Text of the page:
“I still get emotional thinking of how the Journey helped me to change a life.  Thank you again from the hearts of the Seeba family. I know I wouldn’t have come this far in my life and my career if I had not made the leap into your class.”

Just like Monika, that’s what AG did. He kept on believing.

You see … AG had a head for business but he was also a gifted musician. He played the saxophone, the flute, and clarinet. And while training at one of the most prestigious music conservatories in the country, AG hoped to make a name for himself in the music industry.

When given the opportunity to join a popular swing band, AG took it. Instead of going to college, AG toured the country as a musician. But he didn’t follow the typical lifestyle of musicians. Whenever he wasn’t playing music, he was reading books about economics — even between sets of the band’s performances.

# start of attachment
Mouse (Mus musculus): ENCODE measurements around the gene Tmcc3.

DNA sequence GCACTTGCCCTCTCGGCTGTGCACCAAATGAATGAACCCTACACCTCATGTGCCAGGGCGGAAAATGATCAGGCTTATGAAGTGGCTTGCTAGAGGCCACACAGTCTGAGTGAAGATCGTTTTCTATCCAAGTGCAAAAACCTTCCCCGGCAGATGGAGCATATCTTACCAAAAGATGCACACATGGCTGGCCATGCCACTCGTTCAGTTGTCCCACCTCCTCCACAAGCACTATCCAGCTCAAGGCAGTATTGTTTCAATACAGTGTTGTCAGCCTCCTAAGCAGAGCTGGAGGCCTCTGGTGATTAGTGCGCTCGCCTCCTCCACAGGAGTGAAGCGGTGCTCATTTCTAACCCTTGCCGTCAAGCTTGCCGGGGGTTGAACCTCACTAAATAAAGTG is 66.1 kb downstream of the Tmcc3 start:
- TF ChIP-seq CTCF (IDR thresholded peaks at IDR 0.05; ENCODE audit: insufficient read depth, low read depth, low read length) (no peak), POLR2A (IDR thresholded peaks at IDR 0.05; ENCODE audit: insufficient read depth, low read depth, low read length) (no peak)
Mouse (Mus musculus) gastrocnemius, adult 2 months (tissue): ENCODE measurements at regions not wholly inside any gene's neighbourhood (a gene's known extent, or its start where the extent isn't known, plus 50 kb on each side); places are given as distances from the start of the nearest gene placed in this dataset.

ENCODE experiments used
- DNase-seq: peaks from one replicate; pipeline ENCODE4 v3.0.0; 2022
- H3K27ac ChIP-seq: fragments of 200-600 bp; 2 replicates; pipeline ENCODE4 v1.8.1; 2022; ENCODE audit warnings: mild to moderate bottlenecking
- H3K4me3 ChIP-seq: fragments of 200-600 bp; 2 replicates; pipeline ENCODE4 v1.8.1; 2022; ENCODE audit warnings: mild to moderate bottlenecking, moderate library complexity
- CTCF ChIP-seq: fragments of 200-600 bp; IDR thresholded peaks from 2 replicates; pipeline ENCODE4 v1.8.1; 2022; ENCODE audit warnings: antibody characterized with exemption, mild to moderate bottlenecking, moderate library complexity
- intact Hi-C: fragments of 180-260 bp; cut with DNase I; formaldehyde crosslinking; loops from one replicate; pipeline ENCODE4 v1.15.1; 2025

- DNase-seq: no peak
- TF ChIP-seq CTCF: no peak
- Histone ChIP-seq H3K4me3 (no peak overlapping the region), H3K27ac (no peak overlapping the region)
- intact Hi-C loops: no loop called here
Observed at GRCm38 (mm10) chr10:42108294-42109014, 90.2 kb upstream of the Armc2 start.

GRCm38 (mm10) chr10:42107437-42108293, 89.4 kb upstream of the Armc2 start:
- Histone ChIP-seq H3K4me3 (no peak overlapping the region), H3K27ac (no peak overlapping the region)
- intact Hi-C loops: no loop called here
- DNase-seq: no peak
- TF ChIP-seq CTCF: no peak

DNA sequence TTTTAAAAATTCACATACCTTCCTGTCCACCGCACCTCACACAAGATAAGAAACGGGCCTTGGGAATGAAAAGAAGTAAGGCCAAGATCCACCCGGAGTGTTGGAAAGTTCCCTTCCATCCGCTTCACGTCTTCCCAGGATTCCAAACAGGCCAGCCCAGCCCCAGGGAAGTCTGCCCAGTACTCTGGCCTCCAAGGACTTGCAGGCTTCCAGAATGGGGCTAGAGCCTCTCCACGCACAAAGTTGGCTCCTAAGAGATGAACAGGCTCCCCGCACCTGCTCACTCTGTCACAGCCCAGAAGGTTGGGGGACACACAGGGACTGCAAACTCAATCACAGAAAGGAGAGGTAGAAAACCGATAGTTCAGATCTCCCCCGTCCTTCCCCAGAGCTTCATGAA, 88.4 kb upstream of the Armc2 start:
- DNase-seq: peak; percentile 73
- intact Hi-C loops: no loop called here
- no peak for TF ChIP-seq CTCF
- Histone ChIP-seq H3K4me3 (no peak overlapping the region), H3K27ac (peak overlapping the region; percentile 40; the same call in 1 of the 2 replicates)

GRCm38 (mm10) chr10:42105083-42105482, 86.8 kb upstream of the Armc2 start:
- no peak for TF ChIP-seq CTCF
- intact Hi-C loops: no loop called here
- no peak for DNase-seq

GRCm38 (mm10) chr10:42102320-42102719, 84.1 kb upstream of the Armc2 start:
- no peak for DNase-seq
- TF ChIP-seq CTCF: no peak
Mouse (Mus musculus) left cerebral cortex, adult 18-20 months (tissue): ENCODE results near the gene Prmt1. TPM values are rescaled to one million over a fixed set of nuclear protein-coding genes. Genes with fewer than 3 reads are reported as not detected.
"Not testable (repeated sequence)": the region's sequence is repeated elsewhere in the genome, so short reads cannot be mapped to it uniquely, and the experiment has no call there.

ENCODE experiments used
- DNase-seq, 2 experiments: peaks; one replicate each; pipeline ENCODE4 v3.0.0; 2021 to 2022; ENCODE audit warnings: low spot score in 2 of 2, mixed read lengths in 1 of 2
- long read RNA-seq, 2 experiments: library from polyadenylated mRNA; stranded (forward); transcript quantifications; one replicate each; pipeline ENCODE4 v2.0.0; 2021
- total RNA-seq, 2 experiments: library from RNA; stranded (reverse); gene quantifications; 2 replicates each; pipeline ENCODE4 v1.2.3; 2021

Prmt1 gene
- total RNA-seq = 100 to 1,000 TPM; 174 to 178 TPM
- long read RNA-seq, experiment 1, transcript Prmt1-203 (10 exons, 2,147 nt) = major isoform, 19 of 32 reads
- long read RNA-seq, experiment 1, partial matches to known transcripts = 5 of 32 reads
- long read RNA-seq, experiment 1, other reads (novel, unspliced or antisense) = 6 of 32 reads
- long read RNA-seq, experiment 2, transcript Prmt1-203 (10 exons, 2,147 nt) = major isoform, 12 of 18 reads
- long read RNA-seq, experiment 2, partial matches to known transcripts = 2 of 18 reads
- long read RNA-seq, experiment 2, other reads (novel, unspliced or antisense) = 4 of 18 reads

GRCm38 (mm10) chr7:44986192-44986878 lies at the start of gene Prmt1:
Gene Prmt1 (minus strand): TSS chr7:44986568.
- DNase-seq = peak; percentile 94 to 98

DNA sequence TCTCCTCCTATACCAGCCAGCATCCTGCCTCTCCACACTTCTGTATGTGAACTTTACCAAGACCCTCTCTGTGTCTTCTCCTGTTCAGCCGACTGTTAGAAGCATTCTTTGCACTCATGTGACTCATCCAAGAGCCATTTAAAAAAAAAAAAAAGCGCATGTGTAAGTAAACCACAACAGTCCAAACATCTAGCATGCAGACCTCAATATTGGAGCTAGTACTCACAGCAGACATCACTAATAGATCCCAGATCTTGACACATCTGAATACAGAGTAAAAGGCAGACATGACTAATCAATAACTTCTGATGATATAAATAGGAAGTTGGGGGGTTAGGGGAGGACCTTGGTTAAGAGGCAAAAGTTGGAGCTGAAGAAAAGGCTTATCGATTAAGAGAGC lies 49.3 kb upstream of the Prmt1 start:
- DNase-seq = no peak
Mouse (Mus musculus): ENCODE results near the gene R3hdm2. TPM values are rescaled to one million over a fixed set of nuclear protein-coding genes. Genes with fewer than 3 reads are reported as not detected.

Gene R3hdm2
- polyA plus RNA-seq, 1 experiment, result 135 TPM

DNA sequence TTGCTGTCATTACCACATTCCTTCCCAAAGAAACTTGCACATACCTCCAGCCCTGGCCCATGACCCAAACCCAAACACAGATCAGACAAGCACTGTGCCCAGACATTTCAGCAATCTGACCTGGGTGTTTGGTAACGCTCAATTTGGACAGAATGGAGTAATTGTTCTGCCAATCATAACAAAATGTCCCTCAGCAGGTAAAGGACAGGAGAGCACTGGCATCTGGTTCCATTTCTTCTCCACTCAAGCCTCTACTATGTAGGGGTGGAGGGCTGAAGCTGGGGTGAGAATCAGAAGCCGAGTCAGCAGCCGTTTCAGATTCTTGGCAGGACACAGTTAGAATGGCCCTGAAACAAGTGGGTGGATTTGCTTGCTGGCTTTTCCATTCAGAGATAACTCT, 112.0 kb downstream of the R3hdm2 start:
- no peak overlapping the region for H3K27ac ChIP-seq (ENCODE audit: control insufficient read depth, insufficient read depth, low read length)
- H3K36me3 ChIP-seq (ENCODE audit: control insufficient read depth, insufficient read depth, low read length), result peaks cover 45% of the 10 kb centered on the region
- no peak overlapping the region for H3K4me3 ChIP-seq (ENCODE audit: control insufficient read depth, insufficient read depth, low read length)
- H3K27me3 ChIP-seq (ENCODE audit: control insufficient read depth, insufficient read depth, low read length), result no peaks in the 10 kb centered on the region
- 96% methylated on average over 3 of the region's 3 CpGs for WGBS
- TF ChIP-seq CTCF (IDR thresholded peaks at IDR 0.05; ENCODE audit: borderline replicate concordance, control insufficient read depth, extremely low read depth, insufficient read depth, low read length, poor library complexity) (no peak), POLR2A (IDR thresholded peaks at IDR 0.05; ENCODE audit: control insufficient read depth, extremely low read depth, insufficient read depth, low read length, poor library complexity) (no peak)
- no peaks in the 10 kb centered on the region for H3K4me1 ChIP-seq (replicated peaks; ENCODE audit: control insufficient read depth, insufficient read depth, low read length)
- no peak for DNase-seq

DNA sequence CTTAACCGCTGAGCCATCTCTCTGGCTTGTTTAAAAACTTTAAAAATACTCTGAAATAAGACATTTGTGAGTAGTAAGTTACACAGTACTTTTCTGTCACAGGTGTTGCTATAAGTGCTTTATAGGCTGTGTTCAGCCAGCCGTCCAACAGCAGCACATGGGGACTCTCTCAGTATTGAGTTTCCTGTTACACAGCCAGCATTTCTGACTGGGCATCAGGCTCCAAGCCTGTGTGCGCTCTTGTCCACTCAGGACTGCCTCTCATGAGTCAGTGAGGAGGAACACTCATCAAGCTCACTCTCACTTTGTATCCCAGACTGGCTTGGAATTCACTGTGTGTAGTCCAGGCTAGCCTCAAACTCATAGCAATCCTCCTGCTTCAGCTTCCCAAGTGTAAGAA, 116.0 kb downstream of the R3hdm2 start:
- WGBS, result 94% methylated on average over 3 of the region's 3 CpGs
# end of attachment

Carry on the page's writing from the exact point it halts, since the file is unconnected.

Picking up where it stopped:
In spite of his talent, AG soon learned that it was another saxophone player … Stan Getz … who really had “it.” And by comparison, AG just didn’t stack up. So he quit the band and started college.

Now you may think that AG stopped believing in himself and stopped believing in success. Not at all. He simply redirected his efforts … because sometimes it takes another person’s greatness to expose your own limitations and set you free to pursue your own true talents.

Today, AG says that leaving the band was the “best economic decision” he ever made in his life. After graduating from college, AG found his niche in finance. And for nearly 20 years — serving four U.S. presidents — AG or Alan Greenspan chaired the Federal Reserve Board.